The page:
Jason Bateman at the Netflix 'Arrested Development' press conference
Jesse Grant/Getty Images for Netflix Jason Bateman at the Netflix 'Arrested Development' press conference

Get ready to blue yourself: "Arrested Development" is returning to television -- or something like it. After seven years of rumors, false starts and fan campaigns, Michael Bluth and his delightfully dysfunctional family of oddballs is back, this time on Netflix, where 15 new episodes will be available immediately for streaming starting on May 26. Jason Bateman, Portia De Rossi, Jessica Walter, David Cross, Alia Shawkat and Michael Cera recently sat down with press in Los Angeles to reveal a few secrets about the show's rebirth, in the process highlighting both what has changed in the seven years since the show went off the air, and what has stayed the same. Check out Indiewire's list of 10 things fans can look forward to, or should be aware of, in the new season of "Arrested Development" -- including not calling it a "season."

The characters on "Arrested Development" have always been immature and more than a little shallow. Don't expect growth since the last time you saw them.

"It's actually gone in the opposite direction," said Jason Bateman, whose character Michael is, if only by a matter of degrees, the most well-adjusted. "If we're ever fully rehabilitated, there will be no show, so yeah, we're deeply banged up. The seven years have not been kind to us. You see everybody's flaws." Jessica Walter, who plays the Bluth family matriarch Lucille, revealed that their problems have only gotten worse. "The desperation, I would say, is magnified, in the 15 episodes we just did." Bateman added, "Overall, the whole tone is a lot darker. It's not as homogenized as you need to make things on broadcast."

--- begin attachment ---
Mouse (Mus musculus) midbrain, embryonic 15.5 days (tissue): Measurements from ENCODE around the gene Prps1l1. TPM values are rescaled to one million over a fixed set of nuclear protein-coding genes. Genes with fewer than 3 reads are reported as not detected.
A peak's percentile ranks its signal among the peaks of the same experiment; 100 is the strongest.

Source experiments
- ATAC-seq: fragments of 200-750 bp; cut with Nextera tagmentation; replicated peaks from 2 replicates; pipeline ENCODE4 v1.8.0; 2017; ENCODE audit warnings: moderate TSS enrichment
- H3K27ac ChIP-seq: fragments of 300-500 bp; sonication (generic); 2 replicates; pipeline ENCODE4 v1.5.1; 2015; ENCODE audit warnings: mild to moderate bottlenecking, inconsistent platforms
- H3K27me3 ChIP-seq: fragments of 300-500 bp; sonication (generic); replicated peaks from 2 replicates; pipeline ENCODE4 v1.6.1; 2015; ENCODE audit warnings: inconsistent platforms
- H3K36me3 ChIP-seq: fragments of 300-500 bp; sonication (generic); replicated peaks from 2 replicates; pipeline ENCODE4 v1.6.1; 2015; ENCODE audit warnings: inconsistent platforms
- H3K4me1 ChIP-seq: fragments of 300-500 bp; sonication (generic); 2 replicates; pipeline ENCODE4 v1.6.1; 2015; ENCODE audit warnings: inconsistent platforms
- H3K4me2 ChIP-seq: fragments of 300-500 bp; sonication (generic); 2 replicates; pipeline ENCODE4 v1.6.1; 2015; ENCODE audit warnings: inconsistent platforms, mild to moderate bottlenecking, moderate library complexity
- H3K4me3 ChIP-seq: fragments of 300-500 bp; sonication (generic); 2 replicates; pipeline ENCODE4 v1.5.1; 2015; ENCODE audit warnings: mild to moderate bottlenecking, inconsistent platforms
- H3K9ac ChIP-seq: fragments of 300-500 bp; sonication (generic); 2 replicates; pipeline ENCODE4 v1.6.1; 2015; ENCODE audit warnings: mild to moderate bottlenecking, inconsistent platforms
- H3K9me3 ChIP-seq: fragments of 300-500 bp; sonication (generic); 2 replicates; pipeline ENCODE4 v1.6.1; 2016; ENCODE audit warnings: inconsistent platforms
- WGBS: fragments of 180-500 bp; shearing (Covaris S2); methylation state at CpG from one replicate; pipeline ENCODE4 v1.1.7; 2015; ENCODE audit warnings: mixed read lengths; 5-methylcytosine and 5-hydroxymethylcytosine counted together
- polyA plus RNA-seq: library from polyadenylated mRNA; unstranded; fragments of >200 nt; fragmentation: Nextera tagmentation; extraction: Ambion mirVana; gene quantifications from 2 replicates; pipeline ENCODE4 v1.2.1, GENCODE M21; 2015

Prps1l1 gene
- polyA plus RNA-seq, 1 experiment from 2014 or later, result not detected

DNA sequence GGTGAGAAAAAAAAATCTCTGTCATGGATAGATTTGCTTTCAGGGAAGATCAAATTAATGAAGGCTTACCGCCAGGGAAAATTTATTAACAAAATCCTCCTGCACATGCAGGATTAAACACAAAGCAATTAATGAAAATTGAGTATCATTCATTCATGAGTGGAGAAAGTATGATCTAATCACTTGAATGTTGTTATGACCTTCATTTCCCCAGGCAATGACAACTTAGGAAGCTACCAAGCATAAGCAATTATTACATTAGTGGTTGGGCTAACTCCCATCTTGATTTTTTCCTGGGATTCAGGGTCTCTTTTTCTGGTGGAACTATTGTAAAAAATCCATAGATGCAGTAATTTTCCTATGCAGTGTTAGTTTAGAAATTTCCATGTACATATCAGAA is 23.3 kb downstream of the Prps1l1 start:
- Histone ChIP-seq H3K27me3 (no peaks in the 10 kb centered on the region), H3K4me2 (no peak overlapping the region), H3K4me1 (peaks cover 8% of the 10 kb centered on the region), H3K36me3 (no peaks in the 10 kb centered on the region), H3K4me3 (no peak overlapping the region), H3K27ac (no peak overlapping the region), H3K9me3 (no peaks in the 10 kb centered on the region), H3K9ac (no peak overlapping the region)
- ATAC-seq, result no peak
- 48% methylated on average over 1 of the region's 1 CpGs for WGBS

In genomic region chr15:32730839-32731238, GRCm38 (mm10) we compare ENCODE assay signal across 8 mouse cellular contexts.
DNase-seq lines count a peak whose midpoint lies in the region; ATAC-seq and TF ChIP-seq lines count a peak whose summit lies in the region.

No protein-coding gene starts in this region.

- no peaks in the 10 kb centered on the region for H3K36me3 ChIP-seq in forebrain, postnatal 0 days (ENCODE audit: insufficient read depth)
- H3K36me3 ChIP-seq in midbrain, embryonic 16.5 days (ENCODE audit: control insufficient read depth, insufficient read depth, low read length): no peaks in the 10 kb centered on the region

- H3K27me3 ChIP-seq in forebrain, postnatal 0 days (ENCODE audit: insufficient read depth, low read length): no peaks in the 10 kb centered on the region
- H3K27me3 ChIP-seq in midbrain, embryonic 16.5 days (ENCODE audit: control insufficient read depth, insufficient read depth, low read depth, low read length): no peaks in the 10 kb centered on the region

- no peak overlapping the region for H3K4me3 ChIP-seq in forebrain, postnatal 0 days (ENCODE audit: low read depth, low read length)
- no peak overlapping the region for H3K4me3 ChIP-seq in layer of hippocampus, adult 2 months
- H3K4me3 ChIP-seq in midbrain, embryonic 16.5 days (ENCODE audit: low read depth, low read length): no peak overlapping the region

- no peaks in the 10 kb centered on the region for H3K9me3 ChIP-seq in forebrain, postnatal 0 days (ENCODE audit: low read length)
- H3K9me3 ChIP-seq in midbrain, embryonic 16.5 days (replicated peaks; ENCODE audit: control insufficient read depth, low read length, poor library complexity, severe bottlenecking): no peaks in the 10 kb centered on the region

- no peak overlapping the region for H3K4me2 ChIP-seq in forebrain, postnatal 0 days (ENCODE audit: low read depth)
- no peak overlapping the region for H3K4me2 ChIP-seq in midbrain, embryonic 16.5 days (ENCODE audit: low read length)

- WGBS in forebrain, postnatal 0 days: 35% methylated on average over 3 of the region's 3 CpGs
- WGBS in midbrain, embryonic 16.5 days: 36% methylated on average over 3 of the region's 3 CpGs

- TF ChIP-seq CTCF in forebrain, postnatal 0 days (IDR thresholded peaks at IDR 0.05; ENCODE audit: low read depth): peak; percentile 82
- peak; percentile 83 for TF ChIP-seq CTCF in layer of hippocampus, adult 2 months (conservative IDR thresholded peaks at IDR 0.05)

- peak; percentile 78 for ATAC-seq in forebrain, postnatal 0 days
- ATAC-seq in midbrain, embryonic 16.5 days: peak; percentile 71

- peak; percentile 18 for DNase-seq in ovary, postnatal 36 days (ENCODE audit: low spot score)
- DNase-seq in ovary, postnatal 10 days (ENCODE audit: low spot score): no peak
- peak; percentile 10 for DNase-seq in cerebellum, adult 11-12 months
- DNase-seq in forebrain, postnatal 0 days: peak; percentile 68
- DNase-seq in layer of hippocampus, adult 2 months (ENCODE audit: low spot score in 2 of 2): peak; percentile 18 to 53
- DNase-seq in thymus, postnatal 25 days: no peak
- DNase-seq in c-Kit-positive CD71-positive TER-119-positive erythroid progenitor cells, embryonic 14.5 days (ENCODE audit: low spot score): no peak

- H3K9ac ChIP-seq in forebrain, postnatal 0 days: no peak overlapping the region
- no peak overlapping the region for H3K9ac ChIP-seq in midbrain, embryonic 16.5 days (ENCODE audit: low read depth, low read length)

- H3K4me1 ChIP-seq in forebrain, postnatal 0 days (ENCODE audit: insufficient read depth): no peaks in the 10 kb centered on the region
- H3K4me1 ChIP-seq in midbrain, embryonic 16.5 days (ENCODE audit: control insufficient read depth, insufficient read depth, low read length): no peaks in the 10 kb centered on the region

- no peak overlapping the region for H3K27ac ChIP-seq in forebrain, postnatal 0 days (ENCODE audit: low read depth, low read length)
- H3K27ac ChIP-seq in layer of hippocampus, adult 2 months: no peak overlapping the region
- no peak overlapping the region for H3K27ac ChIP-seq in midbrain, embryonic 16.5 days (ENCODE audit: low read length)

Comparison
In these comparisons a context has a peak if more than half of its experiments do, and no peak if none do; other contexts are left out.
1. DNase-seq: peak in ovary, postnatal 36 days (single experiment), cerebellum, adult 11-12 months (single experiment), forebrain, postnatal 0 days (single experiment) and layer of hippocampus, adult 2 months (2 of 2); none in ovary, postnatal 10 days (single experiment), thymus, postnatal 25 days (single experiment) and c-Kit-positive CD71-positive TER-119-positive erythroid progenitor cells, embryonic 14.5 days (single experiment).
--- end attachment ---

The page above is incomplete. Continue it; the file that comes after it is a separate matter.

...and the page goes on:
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Because all 15 episodes of the new series will be available at the same time, storylines overlap and are more interchangeable than when episodes were broadcast on a weekly basis.

Bateman explained, "Netflix affords [Mitchell Hurwitz] the opportunity to have these stories go out over 15 different episodes that are so intertwined. The same scene will repeat, from different angles, in multiple episodes." David Cross, who plays aspiring actor and former "analrapist" Tobias Fünke, said that viewers will quickly begin to understand how the show works after watching the first few episodes. "If you're watching it, especially in chronological order, I think as you get to episode three, episode four, you're going to realize how you're supposed to start watching it, as opposed to just being a passive viewer." "Not to give too much away, but it's taking those moments you had as a fan of 'Arrested,' especially when you watch it on DVD, and go, 'Oh, wait, that's a reference to that thing three shows earlier.' But, quintuple that."

The episodes are numbered in a specific order, but viewers can switch them around for a different, and increasingly rewarding experience.

"Pretty shortly after you start watching, you'll realize, 'I can complete that scene, if I re-watch the second half of that last episode,'" Bateman said. "You'll start to make your own order as you're interested in certain stories, or try to figure out what the whole thing is going to be about." Cross insisted that the first two episodes, which focus largely on Michael, offer a sort of rosetta stone for those which follow. "I think it is important, just based on watching the episodes the other night, to watch episodes one and two first, because of the story," he said. "Because of the whole Cinco de Quatro [storyline], and it catches people up. But after that, go nuts."